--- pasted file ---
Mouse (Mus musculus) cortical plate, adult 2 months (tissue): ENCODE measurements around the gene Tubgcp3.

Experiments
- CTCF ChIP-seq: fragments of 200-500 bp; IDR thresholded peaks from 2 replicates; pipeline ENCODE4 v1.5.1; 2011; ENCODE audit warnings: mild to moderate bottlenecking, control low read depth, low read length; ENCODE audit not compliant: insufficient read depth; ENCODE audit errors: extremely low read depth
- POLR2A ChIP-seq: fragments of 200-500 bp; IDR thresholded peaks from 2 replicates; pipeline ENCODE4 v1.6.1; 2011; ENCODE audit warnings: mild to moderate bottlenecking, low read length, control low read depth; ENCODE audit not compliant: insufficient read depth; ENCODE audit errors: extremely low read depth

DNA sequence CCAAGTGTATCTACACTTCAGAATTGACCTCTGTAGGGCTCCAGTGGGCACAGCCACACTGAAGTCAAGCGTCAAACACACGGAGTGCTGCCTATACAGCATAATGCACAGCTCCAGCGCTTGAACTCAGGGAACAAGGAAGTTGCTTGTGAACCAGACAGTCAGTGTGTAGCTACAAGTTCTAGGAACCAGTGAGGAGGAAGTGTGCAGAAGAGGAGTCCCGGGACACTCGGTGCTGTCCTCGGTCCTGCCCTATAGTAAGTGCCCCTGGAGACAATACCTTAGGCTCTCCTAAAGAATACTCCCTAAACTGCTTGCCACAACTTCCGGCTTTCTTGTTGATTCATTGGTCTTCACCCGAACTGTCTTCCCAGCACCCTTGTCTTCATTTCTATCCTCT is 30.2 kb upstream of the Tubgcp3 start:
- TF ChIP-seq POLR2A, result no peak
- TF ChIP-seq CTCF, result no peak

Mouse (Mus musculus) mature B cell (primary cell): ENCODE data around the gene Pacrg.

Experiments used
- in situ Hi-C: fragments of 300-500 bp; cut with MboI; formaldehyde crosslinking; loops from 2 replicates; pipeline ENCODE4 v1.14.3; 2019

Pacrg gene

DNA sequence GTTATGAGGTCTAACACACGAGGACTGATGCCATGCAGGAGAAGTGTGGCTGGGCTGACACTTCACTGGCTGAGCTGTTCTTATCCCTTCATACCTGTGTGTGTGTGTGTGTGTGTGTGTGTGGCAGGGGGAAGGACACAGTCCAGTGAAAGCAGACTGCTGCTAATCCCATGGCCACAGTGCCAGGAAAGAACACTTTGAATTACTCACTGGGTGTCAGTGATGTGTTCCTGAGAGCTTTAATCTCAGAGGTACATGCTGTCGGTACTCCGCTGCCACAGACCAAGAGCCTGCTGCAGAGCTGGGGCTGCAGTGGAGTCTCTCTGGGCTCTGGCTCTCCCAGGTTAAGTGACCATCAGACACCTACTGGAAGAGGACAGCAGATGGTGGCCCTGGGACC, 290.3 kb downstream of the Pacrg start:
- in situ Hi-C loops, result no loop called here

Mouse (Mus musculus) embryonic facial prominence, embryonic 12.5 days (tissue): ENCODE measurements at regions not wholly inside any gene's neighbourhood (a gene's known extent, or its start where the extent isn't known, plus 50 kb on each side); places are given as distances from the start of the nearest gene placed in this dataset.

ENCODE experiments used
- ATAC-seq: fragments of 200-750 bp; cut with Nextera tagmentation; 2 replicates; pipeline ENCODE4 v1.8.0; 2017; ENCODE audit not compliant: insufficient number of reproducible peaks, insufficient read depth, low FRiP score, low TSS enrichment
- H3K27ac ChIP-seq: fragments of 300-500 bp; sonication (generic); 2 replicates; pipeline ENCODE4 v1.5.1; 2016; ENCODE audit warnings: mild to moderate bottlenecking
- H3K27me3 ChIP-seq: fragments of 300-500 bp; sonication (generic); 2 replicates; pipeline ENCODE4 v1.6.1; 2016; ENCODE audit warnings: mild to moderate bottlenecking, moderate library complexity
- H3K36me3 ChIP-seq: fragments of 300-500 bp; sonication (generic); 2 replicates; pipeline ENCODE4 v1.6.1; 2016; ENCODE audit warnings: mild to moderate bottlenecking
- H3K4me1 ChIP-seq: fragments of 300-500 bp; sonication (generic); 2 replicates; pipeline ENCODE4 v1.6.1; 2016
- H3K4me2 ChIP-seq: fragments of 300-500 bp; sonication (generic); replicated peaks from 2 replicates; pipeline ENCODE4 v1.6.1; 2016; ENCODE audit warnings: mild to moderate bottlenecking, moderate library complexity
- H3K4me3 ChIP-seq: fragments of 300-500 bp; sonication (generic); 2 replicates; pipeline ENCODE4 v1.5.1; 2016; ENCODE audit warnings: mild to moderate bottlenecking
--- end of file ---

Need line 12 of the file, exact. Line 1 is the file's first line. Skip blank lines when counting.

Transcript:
DNA sequence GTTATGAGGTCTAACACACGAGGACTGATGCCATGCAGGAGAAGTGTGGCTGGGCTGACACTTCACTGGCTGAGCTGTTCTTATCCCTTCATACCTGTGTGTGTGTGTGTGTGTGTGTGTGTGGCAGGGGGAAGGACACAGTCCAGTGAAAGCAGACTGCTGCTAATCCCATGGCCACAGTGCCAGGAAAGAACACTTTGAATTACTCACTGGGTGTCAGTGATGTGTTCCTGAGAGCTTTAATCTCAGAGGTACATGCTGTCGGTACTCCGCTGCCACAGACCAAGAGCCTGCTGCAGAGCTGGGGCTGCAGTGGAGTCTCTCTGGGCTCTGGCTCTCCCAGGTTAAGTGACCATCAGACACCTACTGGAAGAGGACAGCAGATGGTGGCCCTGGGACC, 290.3 kb downstream of the Pacrg start: